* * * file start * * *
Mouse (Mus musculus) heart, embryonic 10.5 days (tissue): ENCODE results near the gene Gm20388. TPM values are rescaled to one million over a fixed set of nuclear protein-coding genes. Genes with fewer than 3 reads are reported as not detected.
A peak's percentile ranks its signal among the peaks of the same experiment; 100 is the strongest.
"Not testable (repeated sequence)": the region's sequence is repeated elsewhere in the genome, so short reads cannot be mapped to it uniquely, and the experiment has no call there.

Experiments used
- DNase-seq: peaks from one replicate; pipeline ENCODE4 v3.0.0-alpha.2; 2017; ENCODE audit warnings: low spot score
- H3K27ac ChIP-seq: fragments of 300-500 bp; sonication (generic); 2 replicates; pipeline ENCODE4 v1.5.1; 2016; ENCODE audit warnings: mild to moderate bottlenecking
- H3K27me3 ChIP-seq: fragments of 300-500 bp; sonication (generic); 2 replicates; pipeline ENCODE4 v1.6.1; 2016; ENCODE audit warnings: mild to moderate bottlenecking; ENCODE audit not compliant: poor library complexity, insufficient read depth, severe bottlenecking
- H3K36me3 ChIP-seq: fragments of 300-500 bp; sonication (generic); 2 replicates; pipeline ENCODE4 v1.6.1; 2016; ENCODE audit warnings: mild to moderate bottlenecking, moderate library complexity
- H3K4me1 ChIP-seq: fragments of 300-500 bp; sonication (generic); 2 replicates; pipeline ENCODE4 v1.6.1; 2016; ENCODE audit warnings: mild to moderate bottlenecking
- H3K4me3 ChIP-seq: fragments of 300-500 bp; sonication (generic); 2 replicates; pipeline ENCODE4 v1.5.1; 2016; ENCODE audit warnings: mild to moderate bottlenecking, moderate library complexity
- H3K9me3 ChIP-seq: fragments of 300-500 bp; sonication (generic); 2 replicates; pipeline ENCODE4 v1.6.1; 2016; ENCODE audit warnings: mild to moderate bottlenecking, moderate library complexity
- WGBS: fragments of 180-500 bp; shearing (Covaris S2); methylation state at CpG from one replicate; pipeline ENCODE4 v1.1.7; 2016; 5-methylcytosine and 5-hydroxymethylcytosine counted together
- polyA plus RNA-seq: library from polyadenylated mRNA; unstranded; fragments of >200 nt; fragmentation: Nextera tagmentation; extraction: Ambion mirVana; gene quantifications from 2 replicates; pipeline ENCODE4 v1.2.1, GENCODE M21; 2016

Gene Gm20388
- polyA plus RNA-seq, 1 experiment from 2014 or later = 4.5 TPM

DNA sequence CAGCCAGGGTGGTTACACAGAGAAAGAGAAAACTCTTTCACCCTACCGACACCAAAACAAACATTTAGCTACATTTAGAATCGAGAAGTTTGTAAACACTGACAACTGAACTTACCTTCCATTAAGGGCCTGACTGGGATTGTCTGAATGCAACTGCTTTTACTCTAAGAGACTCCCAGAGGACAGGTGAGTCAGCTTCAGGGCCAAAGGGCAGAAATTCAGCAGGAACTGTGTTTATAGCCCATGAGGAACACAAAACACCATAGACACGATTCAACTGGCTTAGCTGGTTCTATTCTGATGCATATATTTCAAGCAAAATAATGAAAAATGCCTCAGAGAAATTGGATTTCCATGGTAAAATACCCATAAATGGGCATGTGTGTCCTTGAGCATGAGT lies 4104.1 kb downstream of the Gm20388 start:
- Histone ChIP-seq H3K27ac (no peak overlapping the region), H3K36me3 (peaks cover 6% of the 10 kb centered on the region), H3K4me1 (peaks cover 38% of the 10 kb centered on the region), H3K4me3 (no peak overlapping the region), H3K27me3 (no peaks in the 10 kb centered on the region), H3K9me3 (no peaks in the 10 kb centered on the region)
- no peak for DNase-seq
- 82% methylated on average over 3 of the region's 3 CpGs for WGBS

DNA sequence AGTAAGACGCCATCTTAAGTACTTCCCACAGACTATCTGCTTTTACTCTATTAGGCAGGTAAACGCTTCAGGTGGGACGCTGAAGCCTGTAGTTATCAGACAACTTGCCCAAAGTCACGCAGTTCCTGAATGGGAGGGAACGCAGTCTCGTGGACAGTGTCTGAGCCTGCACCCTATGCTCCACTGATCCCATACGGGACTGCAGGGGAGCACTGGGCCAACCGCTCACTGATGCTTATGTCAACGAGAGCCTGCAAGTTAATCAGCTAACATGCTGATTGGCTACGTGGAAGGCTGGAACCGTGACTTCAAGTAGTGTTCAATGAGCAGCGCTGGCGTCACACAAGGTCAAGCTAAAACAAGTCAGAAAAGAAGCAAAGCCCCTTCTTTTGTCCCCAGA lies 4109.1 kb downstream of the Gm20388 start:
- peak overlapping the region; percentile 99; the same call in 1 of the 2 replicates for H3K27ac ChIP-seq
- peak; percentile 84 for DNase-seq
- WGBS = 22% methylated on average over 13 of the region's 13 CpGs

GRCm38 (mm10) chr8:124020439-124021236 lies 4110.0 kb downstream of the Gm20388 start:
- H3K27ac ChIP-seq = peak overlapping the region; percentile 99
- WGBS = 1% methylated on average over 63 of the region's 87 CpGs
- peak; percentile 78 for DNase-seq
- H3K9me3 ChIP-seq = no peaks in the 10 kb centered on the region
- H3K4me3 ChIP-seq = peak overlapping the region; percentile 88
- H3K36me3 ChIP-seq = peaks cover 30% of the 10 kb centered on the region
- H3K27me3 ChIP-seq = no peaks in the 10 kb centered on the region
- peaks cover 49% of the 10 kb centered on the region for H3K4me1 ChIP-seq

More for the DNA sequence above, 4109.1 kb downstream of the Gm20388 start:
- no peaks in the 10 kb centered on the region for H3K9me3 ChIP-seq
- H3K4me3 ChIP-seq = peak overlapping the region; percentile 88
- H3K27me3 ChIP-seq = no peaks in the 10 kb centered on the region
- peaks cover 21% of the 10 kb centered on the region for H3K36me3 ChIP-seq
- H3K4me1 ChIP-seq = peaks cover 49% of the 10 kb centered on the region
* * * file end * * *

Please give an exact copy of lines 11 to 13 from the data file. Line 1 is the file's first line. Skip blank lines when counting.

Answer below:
- H3K9me3 ChIP-seq: fragments of 300-500 bp; sonication (generic); 2 replicates; pipeline ENCODE4 v1.6.1; 2016; ENCODE audit warnings: mild to moderate bottlenecking, moderate library complexity
- WGBS: fragments of 180-500 bp; shearing (Covaris S2); methylation state at CpG from one replicate; pipeline ENCODE4 v1.1.7; 2016; 5-methylcytosine and 5-hydroxymethylcytosine counted together
- polyA plus RNA-seq: library from polyadenylated mRNA; unstranded; fragments of >200 nt; fragmentation: Nextera tagmentation; extraction: Ambion mirVana; gene quantifications from 2 replicates; pipeline ENCODE4 v1.2.1, GENCODE M21; 2016